--destination-port [!] port[:port]
  Destination port or port range specification. See the description of the --destination-port option of the TCP extension for details.

TARGET EXTENSIONS

ip6tables can use extended target modules: the following are included in the standard distribution.

DSCP

This target allows to alter the value of the DSCP bits within the TOS header of the IPv4 packet. As this manipulates a packet, it can only be used in the mangle table.
TagDescription
--set-dscp value
  Set the DSCP field to a numerical value (can be decimal or hex)
--set-dscp-class class
  Set the DSCP field to a DiffServ class.

HL

This is used to modify the Hop Limit field in IPv6 header. The Hop Limit field is similar to what is known as TTL value in IPv4. Setting or incrementing the Hop Limit field can potentially be very dangerous, so it should be avoided at any cost. This target is only valid in mangle table.
TagDescription
Don’t ever set or increment the value on packets that leave your local network!
--hl-set value
  Set the Hop Limit to ‘value’.
--hl-dec value
  Decrement the Hop Limit ‘value’ times.
--hl-inc value
  Increment the Hop Limit ‘value’ times.

LOG

Turn on kernel logging of matching packets. When this option is set for a rule, the Linux kernel will print some information on all matching packets (like most IPv6 IPv6-header fields) via the kernel log (where it can be read with dmesg or syslogd(8)). This is a "non-terminating target", i.e. rule traversal continues at the next rule. So if you want to LOG the packets you refuse, use two separate rules with the same matching criteria, first using target LOG then DROP (or REJECT).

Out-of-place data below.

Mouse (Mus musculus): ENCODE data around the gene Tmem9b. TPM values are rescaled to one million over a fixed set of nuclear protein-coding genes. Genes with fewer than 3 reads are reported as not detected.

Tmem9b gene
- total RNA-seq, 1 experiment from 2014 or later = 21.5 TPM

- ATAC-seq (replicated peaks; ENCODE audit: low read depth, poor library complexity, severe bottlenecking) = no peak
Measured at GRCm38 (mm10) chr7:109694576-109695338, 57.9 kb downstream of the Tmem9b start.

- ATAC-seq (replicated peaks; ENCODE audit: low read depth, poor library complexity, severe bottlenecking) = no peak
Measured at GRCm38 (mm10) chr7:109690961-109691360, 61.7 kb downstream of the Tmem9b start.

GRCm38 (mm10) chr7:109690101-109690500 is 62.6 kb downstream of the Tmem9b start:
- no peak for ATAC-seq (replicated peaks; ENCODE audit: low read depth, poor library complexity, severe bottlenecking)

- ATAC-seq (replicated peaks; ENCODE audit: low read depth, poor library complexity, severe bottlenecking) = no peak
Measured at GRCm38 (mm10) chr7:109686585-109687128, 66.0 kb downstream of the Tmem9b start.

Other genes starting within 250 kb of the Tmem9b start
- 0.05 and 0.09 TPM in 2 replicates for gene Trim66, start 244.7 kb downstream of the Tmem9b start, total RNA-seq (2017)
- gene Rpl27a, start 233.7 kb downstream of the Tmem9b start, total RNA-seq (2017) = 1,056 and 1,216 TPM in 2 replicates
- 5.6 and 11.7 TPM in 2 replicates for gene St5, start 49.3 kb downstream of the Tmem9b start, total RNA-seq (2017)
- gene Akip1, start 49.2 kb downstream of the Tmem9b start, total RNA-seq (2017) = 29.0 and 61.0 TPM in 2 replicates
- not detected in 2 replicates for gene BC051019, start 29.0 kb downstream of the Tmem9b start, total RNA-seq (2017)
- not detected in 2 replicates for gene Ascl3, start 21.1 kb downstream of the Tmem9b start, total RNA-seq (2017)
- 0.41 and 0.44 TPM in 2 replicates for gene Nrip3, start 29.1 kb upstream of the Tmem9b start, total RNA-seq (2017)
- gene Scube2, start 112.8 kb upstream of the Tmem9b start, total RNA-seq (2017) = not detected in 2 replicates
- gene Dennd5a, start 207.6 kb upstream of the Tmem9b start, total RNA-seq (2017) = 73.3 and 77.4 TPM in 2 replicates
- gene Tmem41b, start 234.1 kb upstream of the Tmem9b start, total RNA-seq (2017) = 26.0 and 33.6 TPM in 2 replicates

TagDescription
--log-level level
  Level of logging (numeric or see syslog.conf(5)).
--log-prefix prefix
  Prefix log messages with the specified prefix; up to 29 letters long, and useful for distinguishing messages in the logs.
--log-tcp-sequence
  Log TCP sequence numbers. This is a security risk if the log is readable by users.
--log-tcp-options
  Log options from the TCP packet header.
--log-ip-options
  Log options from the IPv6 packet header.
--log-uid
  Log the userid of the process which generated the packet.

MARK

This is used to set the netfilter mark value associated with the packet. It is only valid in the mangle table.
TagDescription
--set-mark mark
 

NFQUEUE

This target is an extension of the QUEUE target. As opposed to QUEUE, it allows you to put a packet into any specific queue, identified by its 16-bit queue number.
TagDescription
--queue-num value
  This specifies the QUEUE number to use. Valud queue numbers are 0 to 65535. The default value is 0.
It can only be used with Kernel versions 2.6.14 or later, since it requires
  the nfnetlink_queue kernel support.

REJECT

This is used to send back an error packet in response to the matched packet: otherwise it is equivalent to DROP so it is a terminating TARGET, ending rule traversal. This target is only valid in the INPUT, FORWARD and OUTPUT chains, and user-defined chains which are only called from those chains. The following option controls the nature of the error packet returned: